Greater Greater Washington

Transit


Run the Anacostia streetcar on MLK Avenue

DDOT has started the planning stages for the second phase of the Anacostia Streetcar line which will connect the Anacostia Metro station to the new 11th Street Bridge. The first segment, set to open next year, will connect the Metro station to Bolling Air Force Base just ¾ of a mile away.


Part of MLK Avenue in Anacostia. Photo by M.V. Jantzen on Flickr.

At DDOT's public workshop last week, part of the discussion dealt with the feasibility of threading the streetcar along Martin Luther King, Jr. Avenue through Historic Anacostia.

In each direction the street contains a parking lane and a through lane. Replacing the parking lanes with streetcar tracks will be difficult since the businesses will lose on-street parking for both their customers and for deliveries. Several of the businesses, especially on the 1900 block of MLK, lack alleys in which to receive deliveries.

There are several solutions to this problem.

One solution mentioned at the workshop and over the past few years is to route the streetcars along the old CSX railroad on the western fringe of Anacostia.

Though the right-of-way is already in place, such a location would remove the streetcar from MLK Avenue, which serves as a main commercial corridor of the neighborhood. Removing the route from MLK inhibits the streetcar's ability to revitalize the main street since the new amenity will actually lie two blocks to the west. For this reason we must look at every feasible way to run the line along MLK.

Running along MLK is possible, however, if private auto traffic and streetcars share the existing travel lanes and leave the curb lane permanently for parking.

This arrangement maintains the street parking and loading zones that businesses need while permitting cars, streetcars, and buses to pass through the neighborhood. The only possible downside to this arrangement is that streetcars will block the only travel lane at each of the two stops in downtown Anacostia.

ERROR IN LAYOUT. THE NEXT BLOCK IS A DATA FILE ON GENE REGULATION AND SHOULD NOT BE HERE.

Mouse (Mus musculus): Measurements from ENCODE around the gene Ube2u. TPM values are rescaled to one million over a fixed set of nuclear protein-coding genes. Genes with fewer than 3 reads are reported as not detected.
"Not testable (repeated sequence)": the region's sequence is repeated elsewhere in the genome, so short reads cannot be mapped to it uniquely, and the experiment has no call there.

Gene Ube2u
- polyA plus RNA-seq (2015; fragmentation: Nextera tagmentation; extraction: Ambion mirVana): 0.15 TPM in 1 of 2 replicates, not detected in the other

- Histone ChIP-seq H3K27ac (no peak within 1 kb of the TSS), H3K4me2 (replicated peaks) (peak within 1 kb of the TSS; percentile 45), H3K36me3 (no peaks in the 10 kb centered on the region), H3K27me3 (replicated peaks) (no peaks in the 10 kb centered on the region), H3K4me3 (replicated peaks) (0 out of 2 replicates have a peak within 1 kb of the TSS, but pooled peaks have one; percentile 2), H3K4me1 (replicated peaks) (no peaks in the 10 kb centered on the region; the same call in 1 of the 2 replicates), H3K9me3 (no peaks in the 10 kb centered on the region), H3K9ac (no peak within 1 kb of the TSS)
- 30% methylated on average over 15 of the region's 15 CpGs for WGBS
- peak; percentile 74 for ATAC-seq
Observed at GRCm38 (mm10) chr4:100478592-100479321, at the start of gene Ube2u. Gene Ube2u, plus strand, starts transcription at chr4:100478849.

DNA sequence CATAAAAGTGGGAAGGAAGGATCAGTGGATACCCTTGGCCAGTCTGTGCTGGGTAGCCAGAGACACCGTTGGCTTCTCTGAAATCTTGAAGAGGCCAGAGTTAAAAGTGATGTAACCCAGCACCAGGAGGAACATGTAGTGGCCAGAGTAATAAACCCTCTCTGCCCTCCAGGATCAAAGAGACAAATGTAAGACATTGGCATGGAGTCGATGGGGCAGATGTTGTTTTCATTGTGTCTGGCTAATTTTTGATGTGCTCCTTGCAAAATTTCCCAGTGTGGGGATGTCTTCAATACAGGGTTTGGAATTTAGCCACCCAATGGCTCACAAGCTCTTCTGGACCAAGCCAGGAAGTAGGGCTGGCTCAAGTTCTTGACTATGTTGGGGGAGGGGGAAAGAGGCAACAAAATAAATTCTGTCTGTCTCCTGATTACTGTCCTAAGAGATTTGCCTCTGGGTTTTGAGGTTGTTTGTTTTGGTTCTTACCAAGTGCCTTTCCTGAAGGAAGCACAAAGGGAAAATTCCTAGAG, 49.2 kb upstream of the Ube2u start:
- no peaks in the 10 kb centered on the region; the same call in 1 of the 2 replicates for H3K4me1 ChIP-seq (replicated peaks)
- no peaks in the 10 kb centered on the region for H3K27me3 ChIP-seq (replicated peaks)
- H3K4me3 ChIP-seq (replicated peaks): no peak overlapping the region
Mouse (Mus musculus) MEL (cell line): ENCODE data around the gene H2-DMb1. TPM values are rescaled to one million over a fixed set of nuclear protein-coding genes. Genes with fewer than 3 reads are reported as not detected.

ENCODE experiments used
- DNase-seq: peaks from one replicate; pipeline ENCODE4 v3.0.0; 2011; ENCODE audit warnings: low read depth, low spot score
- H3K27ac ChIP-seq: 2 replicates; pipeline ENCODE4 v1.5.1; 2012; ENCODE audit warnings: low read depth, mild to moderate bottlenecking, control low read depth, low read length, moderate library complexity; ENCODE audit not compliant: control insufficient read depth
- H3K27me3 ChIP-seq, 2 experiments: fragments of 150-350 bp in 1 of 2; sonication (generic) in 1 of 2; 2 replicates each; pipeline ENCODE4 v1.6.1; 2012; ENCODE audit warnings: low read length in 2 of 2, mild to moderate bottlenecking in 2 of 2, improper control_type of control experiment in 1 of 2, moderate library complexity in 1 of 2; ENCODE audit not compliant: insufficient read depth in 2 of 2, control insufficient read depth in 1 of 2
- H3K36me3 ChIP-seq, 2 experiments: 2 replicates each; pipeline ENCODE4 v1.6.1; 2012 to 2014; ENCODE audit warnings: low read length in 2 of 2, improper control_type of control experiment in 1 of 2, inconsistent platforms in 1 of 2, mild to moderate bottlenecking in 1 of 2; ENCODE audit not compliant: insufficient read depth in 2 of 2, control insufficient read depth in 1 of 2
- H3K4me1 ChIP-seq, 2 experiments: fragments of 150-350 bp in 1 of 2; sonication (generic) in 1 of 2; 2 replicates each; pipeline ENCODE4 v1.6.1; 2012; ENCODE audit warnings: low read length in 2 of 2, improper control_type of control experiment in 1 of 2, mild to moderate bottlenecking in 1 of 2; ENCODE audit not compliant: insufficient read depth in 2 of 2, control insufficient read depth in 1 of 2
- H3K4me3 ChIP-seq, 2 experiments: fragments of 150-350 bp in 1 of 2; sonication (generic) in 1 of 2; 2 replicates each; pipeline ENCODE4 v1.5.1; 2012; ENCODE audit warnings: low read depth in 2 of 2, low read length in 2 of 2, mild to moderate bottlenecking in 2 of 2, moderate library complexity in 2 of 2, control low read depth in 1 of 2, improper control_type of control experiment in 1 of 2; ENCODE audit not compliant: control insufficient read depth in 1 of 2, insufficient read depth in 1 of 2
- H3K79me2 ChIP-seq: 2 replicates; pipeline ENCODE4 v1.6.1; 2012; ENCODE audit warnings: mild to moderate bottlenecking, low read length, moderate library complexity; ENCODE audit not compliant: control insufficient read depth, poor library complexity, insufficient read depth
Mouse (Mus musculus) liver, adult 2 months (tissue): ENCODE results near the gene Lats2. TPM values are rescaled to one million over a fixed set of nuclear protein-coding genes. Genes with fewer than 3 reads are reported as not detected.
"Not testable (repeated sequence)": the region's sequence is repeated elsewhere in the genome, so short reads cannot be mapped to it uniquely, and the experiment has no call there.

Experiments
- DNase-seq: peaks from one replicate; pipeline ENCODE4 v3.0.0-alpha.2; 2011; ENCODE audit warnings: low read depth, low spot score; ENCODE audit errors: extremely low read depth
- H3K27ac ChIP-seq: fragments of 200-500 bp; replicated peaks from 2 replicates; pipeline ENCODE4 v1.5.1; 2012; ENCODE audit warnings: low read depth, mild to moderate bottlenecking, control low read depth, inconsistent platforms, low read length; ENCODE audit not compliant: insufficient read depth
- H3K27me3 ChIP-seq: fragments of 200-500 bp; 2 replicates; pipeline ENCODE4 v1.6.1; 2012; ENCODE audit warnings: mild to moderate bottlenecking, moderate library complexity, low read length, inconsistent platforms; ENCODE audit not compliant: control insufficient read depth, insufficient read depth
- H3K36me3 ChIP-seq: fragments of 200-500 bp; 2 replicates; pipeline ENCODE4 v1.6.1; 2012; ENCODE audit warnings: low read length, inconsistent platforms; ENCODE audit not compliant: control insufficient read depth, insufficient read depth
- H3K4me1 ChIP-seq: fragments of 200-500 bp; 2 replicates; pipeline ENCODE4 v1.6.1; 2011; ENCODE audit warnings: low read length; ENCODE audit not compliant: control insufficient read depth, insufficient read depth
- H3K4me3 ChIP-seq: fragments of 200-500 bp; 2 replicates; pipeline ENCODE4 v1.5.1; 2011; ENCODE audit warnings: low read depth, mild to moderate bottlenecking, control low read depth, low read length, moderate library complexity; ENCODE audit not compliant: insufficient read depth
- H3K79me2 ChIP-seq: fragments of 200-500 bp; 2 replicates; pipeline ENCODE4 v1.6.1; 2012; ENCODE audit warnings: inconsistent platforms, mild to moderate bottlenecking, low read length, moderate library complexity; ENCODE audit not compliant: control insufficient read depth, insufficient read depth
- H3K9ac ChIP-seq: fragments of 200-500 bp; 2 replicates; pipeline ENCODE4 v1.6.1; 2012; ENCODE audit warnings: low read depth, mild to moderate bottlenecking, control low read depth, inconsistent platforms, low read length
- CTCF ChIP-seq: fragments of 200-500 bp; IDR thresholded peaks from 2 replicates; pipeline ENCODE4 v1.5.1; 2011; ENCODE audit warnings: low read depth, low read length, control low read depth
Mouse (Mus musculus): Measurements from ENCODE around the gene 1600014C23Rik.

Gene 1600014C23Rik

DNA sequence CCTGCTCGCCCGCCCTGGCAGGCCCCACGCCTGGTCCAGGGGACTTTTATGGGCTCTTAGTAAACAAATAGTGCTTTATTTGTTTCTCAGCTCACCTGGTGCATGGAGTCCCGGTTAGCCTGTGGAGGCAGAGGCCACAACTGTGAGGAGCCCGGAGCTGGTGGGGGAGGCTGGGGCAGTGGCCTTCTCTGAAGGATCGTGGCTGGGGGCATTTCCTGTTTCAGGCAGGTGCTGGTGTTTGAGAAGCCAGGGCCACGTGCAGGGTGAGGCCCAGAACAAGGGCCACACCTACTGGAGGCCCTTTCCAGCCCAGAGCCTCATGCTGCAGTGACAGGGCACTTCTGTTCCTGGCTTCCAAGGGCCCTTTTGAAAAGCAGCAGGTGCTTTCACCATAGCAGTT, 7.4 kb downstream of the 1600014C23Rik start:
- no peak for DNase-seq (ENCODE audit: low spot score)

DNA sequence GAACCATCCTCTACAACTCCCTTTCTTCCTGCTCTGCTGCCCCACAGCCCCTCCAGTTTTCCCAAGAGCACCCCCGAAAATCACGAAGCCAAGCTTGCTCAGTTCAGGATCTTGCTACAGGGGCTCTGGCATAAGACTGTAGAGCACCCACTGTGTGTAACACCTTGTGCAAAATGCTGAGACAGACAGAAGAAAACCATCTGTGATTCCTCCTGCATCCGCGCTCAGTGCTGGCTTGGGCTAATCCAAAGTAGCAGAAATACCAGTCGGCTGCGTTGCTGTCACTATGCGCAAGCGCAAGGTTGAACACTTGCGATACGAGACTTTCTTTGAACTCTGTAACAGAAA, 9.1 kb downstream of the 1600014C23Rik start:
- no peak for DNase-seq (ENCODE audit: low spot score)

Fortunately, since streetcars permit boarding through all 3 doors and since payment occurs when passengers are already on board, a streetcar's "dwell time", the time stopped at a stop, can be much shorter than that of a bus.

Here is what a streetcar line on MLK might look like, especially after the Great Streets streetscape project.

Mixing two-way streetcar traffic on two-lane streets is nothing new. DDOT even provided a photo of such an arrangement in Toronto:

The delay for drivers is minimal as there are only two stops planned in Anacostia and since each stop will take as long as the typical wait at a red light. More importantly, a line along MLK has the greatest chance to revitalize a neighborhood in need of economic development.

Eric Fidler has lived in DC and suburban Maryland his entire life. He likes long walks along the Potomac and considers the L'Enfant Plan an elegant work of art. He also blogs at Left for LeDroit, LeDroit Park's (only) blog of record. 

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What would happen when cars or delivery vehicles double park?

by Teyo on Jan 18, 2011 2:12 pm • linkreport

And while you're at it, run it up Good Hope Road, too. We'll need that connection to the Skyland redevelopment.

by The Diarist on Jan 18, 2011 2:12 pm • linkreport

@Teyo: Towed and crushed into a cube. You have fifteen minutes to pick up your cube.

by Michael Perkins on Jan 18, 2011 2:17 pm • linkreport

I agree with The Diarist (though I must admit I am biased). Good Hope is the next frontier.

Running streetcars on 2 lane streets with on street parking is also common in a city that is much, much closer to us than Toronto. In Philadelphia, trolleys run on tracks on 2 lane streets along what could easily be most of their above-ground routes.

When streetcars are around, the local population learns that it's a dangerous business to double park your car or delivery vehicle. Since streetcars can't just go around them, people will quickly realize that their cars and trucks are just potential roadkill for a much heavier streetcar.

http://home.comcast.net/~trolleydriver/2328Spruce40.jpg

by Eric on Jan 18, 2011 2:19 pm • linkreport

Seems like common sense to me. I think double parkers would learn pretty quick with a rapid response tow truck on duty for the first 6-12 months to tow violators post haste if they block the lane. Which is not something that happens often now. No reason to think it would be more frequent with the streetcar.

It is indeed crucial to route the streetcar on MLK.